which is another way of saying that we should not speak unless we have something necessary to say: and necessary in the sense of valuable, of contributing something, not in the sense that it is necessary to observe an obligation. One might address that problem another way, by removing the obligation, or not observing it, as Quakers refused to observe the obligation to remove their hats. One should at least consider it, for if a social obligation is empty enough, it is surely emptier still if it goes unexamined, if it is performed without one even understanding why it might exist.

In a pause after conversation, the younger boy said in his small, clear voice, "Mr Shevek doesn't have very good manners".

"Why not?" Shevek asked before Oiie's wife could reprove the child. "What did I do?"

"You didn't say thank you."

"For what?"

"When I passed you the dish of pickles."

"Ini! Be quiet!"

Sadik! Don't egoise! - The tone was precisely the same.

"I thought you were sharing them with me. Were they a gift? We say thank you only for gifts, in my country."
In my country, if I had a country, we might do the same: or more likely, simply nod the head, acknowledging the gift, but make no comment on it. Since if we feel obliged to say we like it, how can they who give the gift believe that what we say is true?

Whatever you say, say nothing: it seems the opposite advice to Holst's, but it is complementary. Say nothing. Say nothing that does not need to be said. Write nothing unless you need to, not unless the not-writing of it would be a positive nuisance to you. And do not make a fuss. A cat, once fed, will make no fuss, but simply eats, even if, unexpectedly, the food is given earlier, or in a greater quantity, than the cat expected. She eats. But human beings, receiving unexpected bounty, invent gods and praise them. Manna from heaven has to be from heaven. It cannot just happen as exigency, as a stroke of fortune.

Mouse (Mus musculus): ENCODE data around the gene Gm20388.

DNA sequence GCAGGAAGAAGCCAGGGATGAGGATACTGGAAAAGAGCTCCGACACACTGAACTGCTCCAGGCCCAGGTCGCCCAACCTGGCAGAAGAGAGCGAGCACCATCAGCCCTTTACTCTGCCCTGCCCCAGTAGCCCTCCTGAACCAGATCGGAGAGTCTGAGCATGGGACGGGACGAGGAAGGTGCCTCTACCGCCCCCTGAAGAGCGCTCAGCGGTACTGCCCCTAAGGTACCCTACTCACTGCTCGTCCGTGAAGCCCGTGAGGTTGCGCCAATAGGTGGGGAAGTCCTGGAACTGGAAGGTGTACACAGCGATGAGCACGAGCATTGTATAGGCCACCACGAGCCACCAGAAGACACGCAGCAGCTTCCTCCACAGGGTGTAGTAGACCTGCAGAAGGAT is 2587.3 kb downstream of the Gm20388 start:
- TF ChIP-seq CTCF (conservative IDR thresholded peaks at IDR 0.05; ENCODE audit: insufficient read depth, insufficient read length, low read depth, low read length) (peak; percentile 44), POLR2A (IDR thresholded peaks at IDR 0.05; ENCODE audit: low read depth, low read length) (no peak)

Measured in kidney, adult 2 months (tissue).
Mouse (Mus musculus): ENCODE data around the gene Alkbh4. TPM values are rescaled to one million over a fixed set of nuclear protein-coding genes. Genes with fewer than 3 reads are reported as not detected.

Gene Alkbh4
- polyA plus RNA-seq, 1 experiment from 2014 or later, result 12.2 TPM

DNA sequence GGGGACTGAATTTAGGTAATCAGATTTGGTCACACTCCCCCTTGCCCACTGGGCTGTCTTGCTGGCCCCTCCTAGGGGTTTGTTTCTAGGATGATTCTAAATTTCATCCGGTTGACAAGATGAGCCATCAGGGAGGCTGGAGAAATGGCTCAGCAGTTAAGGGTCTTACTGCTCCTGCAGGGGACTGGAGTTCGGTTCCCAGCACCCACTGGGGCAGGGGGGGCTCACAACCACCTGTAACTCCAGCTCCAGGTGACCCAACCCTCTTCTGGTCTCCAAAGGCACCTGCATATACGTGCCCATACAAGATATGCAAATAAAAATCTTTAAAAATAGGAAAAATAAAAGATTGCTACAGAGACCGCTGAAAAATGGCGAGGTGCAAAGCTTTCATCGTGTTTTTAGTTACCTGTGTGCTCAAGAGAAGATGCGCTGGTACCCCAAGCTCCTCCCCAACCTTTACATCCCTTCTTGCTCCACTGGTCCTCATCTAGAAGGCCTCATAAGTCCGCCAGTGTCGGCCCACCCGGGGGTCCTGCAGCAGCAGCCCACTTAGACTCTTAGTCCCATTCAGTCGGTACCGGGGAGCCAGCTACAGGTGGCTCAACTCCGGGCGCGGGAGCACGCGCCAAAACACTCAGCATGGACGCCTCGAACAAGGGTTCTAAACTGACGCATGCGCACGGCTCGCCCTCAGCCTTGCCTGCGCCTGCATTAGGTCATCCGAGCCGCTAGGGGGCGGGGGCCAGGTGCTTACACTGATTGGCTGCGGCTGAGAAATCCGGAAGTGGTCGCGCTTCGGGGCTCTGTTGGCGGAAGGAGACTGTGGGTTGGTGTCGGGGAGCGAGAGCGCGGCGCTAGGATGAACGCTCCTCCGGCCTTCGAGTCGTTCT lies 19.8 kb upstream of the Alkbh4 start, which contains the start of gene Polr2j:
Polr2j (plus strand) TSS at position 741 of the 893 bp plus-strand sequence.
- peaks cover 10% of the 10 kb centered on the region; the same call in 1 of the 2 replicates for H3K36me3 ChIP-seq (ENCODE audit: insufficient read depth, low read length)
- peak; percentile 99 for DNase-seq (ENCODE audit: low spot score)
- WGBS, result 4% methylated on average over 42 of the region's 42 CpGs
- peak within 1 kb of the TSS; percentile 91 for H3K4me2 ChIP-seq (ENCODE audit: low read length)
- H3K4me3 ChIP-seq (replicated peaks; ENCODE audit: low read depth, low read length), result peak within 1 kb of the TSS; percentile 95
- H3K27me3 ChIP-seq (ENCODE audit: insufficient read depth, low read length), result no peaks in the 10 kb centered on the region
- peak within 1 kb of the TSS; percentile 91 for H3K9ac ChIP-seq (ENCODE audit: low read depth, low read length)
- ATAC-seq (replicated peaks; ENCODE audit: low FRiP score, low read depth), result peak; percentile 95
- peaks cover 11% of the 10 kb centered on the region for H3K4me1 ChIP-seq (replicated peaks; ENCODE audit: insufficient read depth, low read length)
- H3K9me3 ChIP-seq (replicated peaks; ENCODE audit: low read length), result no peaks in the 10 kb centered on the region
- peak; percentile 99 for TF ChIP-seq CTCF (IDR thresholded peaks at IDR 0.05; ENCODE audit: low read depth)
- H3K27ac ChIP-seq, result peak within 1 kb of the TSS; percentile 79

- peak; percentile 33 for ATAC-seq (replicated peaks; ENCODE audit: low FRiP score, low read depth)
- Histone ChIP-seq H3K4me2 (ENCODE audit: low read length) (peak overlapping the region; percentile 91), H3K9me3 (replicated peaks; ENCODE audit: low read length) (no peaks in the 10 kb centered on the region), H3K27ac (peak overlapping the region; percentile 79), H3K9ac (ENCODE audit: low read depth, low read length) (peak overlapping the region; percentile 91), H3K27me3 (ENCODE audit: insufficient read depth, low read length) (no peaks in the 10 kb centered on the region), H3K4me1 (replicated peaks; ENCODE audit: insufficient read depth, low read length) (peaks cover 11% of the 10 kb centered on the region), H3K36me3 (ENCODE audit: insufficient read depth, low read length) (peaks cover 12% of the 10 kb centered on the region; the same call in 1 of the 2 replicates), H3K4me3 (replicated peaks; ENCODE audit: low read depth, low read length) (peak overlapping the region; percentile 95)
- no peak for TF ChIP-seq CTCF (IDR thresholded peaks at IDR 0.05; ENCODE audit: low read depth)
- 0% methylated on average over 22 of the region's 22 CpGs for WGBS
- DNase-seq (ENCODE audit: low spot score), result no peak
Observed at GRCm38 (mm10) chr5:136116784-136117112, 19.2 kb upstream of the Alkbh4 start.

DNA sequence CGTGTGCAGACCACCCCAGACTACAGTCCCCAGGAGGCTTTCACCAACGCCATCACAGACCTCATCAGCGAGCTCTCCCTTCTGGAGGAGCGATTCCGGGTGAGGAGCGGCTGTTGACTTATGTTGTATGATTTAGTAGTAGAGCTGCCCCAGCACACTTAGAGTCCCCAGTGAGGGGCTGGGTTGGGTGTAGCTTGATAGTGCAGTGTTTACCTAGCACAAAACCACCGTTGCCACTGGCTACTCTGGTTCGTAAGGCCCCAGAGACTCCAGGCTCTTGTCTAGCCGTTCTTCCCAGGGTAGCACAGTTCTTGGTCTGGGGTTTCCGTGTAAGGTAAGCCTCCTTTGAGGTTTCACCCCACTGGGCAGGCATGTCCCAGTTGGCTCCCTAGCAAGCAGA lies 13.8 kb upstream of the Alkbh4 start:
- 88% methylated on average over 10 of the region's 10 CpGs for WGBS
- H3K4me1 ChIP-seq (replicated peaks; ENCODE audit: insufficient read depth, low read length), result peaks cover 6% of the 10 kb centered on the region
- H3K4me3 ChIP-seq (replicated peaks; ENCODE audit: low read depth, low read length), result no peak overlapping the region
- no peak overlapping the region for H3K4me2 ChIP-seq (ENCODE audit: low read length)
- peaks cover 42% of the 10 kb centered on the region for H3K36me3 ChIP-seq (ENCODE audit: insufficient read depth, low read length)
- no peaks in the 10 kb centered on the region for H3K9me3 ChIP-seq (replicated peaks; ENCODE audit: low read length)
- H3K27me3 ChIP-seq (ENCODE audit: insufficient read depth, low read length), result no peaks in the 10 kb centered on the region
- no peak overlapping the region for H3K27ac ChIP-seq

Why do they do this? Because they want to convince themselves that their fortune wasn't fortune. That they were rewarded for their piety or moral excellence, because the gods reward the good. It is the gospel of success, by which we live, that success comes because we work for it - and hence deserve it. That when we get a break, it was a break that we deserved. We cannot simply enjoy it, or observe it, but we have to make a moral lesson out of it, one that we disguise by calling on a god.

I do not like it. I do not like it because I despise the arrogant corollary, that if we fail there must be a lack of effort, or a lack of virtue in our failing. More and more the world in which I live appears to me divided in this way, that on one side there stand the successful, and on the other side the unsuccessful. In that great struggle I am with the latter. On the losing side. Because we are most human when we fail. Because it is when we fail that we find ourselves in need of one another. Of one another, not the blessing of a god. Of one another, genuinely, from no obligation but, rather, from need.

To err is human, and to fail, more human still. To call on god is futile: to link success with moral virtue is the law of dog eat dog. Which seems to me so foolish, when, if we are dogs, most of us are small and frightened dogs. Do not say thank you for good fortune: you neither deserve nor fail to deserve it. It would be better simply to accept it and say nothing. In the manner of the cat.